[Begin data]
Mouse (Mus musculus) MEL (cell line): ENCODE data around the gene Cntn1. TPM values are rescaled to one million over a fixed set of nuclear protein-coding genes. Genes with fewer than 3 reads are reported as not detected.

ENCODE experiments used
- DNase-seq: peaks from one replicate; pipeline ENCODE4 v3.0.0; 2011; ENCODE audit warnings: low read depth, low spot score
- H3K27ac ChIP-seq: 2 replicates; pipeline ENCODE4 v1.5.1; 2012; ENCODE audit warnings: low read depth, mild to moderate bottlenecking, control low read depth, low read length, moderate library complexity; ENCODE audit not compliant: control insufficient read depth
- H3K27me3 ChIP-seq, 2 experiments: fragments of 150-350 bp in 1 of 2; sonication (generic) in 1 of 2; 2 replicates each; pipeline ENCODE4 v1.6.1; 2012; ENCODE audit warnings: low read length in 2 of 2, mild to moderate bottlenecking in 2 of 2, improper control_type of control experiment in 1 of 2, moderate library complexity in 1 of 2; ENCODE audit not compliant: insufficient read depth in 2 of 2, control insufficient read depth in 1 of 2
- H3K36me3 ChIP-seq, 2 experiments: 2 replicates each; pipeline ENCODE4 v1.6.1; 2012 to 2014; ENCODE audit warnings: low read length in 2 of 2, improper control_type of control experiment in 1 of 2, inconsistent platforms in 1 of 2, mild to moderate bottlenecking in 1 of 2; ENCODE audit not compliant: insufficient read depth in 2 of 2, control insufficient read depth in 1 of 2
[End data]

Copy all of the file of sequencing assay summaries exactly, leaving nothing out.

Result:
Mouse (Mus musculus) MEL (cell line): ENCODE data around the gene Cntn1. TPM values are rescaled to one million over a fixed set of nuclear protein-coding genes. Genes with fewer than 3 reads are reported as not detected.

ENCODE experiments used
- DNase-seq: peaks from one replicate; pipeline ENCODE4 v3.0.0; 2011; ENCODE audit warnings: low read depth, low spot score
- H3K27ac ChIP-seq: 2 replicates; pipeline ENCODE4 v1.5.1; 2012; ENCODE audit warnings: low read depth, mild to moderate bottlenecking, control low read depth, low read length, moderate library complexity; ENCODE audit not compliant: control insufficient read depth
- H3K27me3 ChIP-seq, 2 experiments: fragments of 150-350 bp in 1 of 2; sonication (generic) in 1 of 2; 2 replicates each; pipeline ENCODE4 v1.6.1; 2012; ENCODE audit warnings: low read length in 2 of 2, mild to moderate bottlenecking in 2 of 2, improper control_type of control experiment in 1 of 2, moderate library complexity in 1 of 2; ENCODE audit not compliant: insufficient read depth in 2 of 2, control insufficient read depth in 1 of 2
- H3K36me3 ChIP-seq, 2 experiments: 2 replicates each; pipeline ENCODE4 v1.6.1; 2012 to 2014; ENCODE audit warnings: low read length in 2 of 2, improper control_type of control experiment in 1 of 2, inconsistent platforms in 1 of 2, mild to moderate bottlenecking in 1 of 2; ENCODE audit not compliant: insufficient read depth in 2 of 2, control insufficient read depth in 1 of 2